(I know, that is a simplification, but not far from truth.)

      Our system also has a material component, so our worth is usually measured by what we have.

      Listen to the news this weekend—it’s all about shopping and getting good deals.

      Not so in God’s kingdom.

      Jesus said that he came “to testify to the truth.” He is contrasting himself with the Devil, the father of lies, who leads us from the truth.

      St. Augustine said that we all have a “God shaped void” in our beings.

      Rather than fill that void with God’s truth, we take the way that seems easier and grab at whatever our culture offers to fill it.

      This void is a longing for God, so when we try to fill it with something else, we are not satisfied. It is like that old joke about eating Chinese food and being hungry in 20 minutes.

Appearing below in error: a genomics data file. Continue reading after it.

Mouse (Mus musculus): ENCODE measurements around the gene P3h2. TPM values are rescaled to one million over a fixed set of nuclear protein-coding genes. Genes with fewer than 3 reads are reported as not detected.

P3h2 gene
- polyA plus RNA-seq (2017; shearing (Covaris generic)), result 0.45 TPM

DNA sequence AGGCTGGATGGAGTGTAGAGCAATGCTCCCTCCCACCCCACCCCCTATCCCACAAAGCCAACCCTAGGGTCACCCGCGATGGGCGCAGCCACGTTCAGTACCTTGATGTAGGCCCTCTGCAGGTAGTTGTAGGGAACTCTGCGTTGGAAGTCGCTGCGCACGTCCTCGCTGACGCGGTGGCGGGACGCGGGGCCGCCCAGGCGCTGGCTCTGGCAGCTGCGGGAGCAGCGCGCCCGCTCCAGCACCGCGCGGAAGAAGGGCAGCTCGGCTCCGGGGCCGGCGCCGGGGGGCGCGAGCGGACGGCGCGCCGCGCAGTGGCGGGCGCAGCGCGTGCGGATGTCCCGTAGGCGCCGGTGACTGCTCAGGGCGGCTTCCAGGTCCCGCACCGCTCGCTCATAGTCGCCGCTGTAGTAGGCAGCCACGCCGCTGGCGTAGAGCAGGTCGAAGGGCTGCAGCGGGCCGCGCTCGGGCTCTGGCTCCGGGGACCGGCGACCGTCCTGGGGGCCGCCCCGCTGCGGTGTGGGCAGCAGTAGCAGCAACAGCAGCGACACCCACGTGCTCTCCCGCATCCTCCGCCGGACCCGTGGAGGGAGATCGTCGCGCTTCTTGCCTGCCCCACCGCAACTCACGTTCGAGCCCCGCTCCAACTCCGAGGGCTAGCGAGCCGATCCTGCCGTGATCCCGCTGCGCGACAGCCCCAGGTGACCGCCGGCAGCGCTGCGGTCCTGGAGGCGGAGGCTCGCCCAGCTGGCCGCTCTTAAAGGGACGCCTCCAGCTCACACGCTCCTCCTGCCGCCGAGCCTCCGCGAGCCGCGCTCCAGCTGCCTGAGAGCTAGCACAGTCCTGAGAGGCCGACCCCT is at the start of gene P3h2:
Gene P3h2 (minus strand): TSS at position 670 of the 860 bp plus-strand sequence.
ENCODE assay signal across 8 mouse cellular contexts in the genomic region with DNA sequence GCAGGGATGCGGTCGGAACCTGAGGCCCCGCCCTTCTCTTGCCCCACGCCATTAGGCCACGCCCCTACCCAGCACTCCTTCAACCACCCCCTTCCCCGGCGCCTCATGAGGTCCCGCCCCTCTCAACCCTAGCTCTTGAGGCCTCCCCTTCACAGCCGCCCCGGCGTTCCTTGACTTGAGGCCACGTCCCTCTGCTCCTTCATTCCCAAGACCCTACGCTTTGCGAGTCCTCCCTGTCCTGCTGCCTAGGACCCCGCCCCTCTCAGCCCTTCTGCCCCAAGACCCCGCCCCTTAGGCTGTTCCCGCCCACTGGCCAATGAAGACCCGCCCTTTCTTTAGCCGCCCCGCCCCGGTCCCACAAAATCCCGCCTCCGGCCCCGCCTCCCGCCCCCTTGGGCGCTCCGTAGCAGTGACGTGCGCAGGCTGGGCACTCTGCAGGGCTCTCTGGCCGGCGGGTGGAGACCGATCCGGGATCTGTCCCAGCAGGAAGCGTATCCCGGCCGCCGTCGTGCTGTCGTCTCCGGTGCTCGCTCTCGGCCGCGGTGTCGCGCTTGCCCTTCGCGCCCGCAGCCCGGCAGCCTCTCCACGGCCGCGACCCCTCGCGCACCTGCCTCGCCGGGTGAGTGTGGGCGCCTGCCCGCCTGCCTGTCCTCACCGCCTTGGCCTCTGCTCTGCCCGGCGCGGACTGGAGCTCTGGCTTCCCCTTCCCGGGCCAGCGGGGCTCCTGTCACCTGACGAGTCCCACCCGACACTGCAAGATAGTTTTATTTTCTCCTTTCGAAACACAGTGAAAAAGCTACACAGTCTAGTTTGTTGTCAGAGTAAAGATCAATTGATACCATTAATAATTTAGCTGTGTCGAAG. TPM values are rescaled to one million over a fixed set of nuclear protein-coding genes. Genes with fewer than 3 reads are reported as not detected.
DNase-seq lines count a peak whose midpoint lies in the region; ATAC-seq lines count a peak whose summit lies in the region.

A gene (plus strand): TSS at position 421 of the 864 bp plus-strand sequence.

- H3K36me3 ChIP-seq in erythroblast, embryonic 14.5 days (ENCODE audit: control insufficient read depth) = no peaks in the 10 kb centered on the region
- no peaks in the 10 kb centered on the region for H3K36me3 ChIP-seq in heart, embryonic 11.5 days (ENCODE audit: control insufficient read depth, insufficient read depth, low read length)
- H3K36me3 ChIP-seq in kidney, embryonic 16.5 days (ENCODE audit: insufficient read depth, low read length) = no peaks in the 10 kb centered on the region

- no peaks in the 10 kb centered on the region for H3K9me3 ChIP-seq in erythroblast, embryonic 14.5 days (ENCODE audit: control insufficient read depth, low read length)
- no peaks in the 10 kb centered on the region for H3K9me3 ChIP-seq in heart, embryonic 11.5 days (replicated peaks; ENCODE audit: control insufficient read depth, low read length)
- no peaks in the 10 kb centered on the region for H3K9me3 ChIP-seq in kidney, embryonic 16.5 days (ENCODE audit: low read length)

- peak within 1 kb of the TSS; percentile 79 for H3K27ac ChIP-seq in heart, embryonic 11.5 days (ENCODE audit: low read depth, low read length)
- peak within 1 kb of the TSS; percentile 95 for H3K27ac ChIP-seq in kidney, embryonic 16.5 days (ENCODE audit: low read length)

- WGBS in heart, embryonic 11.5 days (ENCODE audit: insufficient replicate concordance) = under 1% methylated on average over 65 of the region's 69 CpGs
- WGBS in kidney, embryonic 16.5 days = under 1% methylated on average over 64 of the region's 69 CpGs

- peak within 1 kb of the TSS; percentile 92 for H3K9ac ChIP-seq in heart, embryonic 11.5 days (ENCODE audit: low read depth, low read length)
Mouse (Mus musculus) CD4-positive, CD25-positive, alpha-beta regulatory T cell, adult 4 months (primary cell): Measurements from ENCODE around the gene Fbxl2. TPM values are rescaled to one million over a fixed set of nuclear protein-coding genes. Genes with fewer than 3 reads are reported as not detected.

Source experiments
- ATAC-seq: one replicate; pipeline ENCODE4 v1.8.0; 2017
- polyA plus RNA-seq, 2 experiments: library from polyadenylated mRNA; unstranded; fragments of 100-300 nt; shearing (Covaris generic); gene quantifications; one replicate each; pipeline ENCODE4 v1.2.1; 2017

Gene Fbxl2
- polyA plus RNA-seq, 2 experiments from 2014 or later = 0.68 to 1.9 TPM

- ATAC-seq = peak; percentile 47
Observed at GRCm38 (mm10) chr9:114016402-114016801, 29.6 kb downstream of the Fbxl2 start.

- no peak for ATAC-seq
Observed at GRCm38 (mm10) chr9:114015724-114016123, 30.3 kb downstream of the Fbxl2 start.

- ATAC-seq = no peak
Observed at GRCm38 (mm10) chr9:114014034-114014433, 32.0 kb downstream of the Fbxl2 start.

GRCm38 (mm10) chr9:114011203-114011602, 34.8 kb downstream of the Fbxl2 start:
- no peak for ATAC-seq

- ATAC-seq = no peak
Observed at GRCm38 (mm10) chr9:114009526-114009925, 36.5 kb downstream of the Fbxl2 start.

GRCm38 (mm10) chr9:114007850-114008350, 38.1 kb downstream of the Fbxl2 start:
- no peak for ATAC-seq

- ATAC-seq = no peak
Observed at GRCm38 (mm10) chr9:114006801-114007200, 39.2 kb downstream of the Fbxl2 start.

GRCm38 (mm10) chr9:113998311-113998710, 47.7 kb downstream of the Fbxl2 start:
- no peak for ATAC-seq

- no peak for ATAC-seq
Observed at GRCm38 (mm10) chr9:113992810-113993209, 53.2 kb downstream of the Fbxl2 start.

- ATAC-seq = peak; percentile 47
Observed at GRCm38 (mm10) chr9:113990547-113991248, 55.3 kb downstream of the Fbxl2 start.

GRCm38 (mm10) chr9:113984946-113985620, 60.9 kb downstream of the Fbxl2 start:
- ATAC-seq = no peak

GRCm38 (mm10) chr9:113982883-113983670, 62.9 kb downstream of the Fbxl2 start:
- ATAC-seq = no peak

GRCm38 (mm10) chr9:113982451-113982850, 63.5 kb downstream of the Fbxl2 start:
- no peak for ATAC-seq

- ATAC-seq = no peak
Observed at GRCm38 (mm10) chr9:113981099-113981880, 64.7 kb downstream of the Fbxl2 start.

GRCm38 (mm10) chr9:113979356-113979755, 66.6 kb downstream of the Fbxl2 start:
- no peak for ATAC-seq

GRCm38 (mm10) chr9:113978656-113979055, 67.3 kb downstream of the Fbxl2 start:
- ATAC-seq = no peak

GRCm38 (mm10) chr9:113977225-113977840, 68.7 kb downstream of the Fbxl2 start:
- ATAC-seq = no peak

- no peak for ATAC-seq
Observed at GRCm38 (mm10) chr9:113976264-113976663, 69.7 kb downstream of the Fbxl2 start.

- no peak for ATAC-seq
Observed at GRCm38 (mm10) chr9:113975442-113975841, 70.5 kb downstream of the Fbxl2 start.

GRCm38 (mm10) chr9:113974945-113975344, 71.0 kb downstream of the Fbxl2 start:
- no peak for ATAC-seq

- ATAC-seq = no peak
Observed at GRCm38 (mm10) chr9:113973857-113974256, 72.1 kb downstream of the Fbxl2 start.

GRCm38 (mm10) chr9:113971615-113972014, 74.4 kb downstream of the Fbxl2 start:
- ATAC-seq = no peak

When we look to anything but God to satisfy the longing in our beings, our souls if you will, we have to keep feeding that longing with more and more of whatever isn’t really working.

      The truth is, only God can satisfy that longing. But isn’t there always time to play another game of solitaire, or to read one more page in a book, or take a walk, phone a friend.

      Not to mention all the expensive ways like finding the perfect pair of shoes for winter, or another book to read, or—well, you can fill in the blank.        

      We do all these so easily, and then find they aren’t what we were looking for after all, instead of sitting and letting God fill that void!